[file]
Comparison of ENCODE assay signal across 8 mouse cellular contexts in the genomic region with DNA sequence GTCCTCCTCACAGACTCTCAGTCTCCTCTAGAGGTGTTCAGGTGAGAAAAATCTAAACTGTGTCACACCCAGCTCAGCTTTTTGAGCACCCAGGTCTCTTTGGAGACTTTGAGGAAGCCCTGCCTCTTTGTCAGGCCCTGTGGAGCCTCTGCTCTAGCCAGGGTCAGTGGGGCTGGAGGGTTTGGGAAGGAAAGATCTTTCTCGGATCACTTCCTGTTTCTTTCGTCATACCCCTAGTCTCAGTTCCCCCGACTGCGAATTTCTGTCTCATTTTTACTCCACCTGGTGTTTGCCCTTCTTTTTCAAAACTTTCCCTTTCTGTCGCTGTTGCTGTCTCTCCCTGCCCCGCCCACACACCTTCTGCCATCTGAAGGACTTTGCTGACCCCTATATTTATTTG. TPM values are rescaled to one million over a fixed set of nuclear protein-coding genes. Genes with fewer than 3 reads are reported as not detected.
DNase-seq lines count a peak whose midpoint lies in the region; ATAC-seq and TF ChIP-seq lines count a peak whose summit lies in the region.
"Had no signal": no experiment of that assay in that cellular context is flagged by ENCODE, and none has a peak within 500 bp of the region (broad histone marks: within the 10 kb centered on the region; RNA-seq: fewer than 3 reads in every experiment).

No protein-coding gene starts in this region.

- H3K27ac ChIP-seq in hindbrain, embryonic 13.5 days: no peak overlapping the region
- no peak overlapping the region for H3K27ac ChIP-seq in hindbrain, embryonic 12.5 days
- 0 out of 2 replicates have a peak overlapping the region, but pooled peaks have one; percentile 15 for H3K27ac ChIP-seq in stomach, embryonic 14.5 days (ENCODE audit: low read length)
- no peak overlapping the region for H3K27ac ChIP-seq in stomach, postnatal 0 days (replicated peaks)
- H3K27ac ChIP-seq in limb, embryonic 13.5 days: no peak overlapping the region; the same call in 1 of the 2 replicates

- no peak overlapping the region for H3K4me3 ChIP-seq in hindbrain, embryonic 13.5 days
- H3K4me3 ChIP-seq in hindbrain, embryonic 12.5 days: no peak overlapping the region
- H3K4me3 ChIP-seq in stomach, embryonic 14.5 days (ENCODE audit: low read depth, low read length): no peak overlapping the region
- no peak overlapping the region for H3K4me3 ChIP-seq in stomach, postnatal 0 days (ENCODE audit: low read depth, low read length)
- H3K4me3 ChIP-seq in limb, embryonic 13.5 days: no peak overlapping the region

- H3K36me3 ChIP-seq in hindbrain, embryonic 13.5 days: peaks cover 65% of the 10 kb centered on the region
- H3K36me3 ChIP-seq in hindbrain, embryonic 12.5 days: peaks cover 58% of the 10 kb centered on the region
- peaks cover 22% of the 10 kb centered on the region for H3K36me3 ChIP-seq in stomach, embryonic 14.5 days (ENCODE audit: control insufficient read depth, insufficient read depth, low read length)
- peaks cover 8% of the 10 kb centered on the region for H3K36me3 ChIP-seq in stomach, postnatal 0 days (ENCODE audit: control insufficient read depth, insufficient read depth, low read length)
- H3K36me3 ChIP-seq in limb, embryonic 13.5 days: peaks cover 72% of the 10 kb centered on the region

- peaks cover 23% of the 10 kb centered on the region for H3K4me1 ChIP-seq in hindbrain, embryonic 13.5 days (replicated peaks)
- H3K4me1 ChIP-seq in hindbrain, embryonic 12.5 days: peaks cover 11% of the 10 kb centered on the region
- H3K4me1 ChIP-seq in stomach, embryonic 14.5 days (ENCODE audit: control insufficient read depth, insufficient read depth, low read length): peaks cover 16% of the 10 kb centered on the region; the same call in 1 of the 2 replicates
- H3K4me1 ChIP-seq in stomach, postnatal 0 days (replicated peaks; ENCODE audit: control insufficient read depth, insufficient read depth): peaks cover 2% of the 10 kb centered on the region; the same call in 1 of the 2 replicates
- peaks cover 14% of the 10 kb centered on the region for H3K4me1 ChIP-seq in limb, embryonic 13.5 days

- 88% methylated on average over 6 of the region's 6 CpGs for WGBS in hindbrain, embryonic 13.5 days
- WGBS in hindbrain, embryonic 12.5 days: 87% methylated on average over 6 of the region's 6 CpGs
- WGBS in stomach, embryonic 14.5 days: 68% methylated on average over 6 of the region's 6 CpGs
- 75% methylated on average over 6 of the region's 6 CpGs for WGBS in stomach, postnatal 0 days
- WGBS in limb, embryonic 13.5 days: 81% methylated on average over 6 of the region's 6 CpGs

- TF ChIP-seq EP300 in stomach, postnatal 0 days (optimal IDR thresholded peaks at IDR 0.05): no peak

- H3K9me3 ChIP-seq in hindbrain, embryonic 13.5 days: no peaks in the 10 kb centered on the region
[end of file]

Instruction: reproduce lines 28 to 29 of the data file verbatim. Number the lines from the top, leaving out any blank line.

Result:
- 75% methylated on average over 6 of the region's 6 CpGs for WGBS in stomach, postnatal 0 days
- WGBS in limb, embryonic 13.5 days: 81% methylated on average over 6 of the region's 6 CpGs